When you publish a guest post on someone else’s blog, it isn’t always easy to keep track of the social sharing activity. Not everybody remembers to mention you in their tweet or share, and sometimes they simply credit the site owner instead. As a result, it can get difficult to monitor how well your guest post is doing across social networks. And you want to monitor this activity, because if you find an opportunity to thank a major influencer, or answer a question posted about your topic, this can help you build the relationships and authority you set out to build when you offered to guest post in the first place.
Here’s the tip: Use the URL of your guest post in your search/listening feed. It’s that simple, watch:
Social Media Monitoring Tools
I use Sprout Social, and there’s a “Brand Keyword” tool to monitor instances of your brand. I’m sure other services have something similar. Well, after a guest post for The Social Media Hat about, believe it or not, brand monitoring (on Google+), I needed a way to track the shares of that post on Twitter. So I tried adding the URL as a “Brand Keyword” and BINGO! All the tweets (even the shortened bit.ly ones) appeared so I could interact with those who were promoting my article to their communities.
So, add the URL to your social listening feeds and you’ll be good to go for Twitter, possibly Facebook depending on the privacy settings of the people who posted your link.
As you can see in the image, I’m tracking a number of posts, including an interview of me by Sprout Social; I didn’t write the post but have a vested interest in keeping tabs on the activity.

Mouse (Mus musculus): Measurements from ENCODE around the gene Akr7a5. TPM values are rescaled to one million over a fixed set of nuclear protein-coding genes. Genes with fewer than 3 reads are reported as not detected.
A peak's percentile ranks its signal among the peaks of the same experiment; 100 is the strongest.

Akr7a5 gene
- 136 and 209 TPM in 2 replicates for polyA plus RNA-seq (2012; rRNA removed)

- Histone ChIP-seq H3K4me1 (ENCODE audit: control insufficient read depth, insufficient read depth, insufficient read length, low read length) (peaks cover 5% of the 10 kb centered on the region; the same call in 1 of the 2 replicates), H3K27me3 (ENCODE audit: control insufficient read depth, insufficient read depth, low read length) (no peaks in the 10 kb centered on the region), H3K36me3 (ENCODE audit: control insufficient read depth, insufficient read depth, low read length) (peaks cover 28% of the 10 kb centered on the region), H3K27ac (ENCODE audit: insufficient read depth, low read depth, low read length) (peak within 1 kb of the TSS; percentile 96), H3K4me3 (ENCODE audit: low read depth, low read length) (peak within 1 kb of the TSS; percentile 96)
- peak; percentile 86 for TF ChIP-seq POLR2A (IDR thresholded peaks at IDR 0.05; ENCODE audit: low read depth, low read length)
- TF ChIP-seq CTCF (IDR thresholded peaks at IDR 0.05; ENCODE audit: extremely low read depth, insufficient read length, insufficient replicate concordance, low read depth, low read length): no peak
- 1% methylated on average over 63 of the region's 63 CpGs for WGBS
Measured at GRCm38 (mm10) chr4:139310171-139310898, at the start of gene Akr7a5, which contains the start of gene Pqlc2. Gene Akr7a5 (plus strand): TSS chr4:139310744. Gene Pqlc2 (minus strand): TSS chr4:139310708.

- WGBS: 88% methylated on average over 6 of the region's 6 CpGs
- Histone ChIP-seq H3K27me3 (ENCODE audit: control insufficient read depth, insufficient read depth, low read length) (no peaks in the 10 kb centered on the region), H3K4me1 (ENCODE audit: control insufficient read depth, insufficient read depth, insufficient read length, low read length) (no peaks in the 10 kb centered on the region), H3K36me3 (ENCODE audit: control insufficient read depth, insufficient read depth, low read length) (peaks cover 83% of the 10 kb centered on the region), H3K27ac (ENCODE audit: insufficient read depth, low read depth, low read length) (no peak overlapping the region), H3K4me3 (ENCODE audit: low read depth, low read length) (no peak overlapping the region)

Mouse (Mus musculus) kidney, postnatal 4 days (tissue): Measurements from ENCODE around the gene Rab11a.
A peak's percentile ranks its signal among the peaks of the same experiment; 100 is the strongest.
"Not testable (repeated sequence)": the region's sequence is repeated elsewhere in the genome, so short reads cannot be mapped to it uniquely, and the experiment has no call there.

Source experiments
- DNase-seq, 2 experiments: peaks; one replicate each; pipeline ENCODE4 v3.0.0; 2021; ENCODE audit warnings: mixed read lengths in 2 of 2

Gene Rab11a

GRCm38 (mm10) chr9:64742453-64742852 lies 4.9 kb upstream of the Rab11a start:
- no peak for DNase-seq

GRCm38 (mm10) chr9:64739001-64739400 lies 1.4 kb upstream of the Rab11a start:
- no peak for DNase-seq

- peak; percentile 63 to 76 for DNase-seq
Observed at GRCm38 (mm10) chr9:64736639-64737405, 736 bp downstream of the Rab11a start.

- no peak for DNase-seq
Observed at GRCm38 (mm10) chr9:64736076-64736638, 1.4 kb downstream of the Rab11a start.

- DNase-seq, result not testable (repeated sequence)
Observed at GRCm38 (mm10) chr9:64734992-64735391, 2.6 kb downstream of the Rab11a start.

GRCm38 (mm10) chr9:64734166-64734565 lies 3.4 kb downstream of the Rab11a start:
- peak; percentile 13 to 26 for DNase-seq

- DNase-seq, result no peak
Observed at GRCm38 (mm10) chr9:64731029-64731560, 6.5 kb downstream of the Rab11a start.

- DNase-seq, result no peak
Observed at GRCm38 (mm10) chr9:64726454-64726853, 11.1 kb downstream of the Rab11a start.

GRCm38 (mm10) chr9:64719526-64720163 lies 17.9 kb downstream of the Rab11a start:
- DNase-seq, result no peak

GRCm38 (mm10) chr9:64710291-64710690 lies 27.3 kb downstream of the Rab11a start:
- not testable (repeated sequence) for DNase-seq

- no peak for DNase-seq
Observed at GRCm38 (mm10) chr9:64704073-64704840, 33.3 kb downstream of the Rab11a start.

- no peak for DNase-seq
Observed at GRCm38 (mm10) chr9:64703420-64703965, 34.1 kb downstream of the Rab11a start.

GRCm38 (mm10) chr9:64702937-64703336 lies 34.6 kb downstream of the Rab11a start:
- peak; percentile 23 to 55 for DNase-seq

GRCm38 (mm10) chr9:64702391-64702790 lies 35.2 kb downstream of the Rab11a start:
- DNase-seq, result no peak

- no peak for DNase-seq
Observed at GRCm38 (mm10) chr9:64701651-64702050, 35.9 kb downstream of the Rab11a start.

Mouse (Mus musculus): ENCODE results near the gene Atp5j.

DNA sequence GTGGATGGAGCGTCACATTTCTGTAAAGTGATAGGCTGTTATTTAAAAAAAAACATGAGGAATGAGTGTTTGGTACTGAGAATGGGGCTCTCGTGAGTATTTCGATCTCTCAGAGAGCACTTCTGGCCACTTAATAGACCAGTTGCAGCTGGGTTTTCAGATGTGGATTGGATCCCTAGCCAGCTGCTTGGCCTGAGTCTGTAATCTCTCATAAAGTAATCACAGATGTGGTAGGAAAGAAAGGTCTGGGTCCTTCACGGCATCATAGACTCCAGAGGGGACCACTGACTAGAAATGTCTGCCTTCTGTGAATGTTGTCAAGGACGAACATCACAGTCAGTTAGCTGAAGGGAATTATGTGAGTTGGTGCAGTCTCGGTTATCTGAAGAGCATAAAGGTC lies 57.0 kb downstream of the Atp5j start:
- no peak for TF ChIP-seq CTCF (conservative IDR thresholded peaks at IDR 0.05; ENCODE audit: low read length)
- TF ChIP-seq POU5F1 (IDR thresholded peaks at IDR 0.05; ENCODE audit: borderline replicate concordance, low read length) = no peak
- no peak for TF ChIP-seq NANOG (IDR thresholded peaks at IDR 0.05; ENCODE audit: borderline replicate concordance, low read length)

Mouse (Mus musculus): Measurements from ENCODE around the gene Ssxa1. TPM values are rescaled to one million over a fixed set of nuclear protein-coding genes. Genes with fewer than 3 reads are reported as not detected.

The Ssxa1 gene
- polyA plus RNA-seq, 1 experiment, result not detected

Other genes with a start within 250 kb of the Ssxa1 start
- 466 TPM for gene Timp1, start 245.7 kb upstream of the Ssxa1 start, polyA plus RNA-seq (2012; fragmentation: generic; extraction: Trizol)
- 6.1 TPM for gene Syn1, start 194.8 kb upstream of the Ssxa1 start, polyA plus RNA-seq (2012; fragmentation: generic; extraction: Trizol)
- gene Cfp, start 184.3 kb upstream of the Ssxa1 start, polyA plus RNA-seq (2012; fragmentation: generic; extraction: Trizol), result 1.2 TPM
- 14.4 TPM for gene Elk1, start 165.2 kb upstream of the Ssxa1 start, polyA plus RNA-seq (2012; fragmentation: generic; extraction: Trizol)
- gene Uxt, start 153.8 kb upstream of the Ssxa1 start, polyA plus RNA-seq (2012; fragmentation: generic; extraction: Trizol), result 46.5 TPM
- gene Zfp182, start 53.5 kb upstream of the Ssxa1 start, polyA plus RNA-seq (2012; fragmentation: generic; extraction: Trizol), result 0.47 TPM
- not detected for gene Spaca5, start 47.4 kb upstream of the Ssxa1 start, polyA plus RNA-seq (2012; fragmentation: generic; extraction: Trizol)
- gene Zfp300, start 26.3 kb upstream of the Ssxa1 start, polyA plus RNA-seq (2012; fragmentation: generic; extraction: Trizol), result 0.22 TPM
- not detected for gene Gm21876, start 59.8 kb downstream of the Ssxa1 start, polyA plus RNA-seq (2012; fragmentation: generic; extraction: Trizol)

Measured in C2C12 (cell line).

Search Bar – Adding the URL to a search bar in Google+ is all there is to it. This is a treasure trove because not only will Google+ pull in the posts that shared and re-shared your link, it will also return the posts that included your link in comments or introductions (like a photo post with the link in the description). From there you can interact with everyone all at once, it’s fantastic!
The one caveat? Shortened links do not return with this method. You’re basically doing a “string match” for the URL as text.
Google+ Ripples Diagram – Another alternative is to go to the Ripples for that URL. Find a post that has shares (usually one of the first ones on the list) and hover over it, then click the little down-arrow on the right side of the card. Select “View Ripples” and you will get a page that looks kind of like the image shown. It contains all the public shares for that URL, including shortened versions. The only thing missing here is if the link is shared as a shortened link in a comment, or as a link within a photo post.
But between the two options, chances are you will cover nearly everybody who is sharing your article on Google+.
Other social networks
Pinterest – You can use the domain trick for Pinterest, which is typing pinterest.com/source/DOMAIN in the address bar (replace DOMAIN with the actual domain, like pinterest.com/source/websighthangouts.com/). Unfortunately this will return all the pins that came from that site, so if it’s a very popular blog, chances are you’ll have to wade through a bunch of pins before finding yours. Once you do, though, you can try to follow the repin trails and “also pinned on” listings to trace down who loved your blog post so much they pinned it to Pinterest.
LinkedIn – can’t help you there. I wish I could, but there seems to be no way to search updates, which is where people post their links to your articles. Let’s hope that changes. At least they can tag you now.
Tracking Mentions and Responding
The whole point of doing this isn’t to feed your ego, it’s to build relationships. Through another guest post of mine, this time on MarketingProfs’ Daily Fix blog about why marketers should embrace Google+, I found some fantastic commentary surrounding my own post, and was able to take part in some quality discussions with people I had never met online before.
So there you have it, the next time you write a guest blog post for someone, you know how to keep track of its activity on social networks. If you have any other tips and techniques, be sure to leave them in the comments!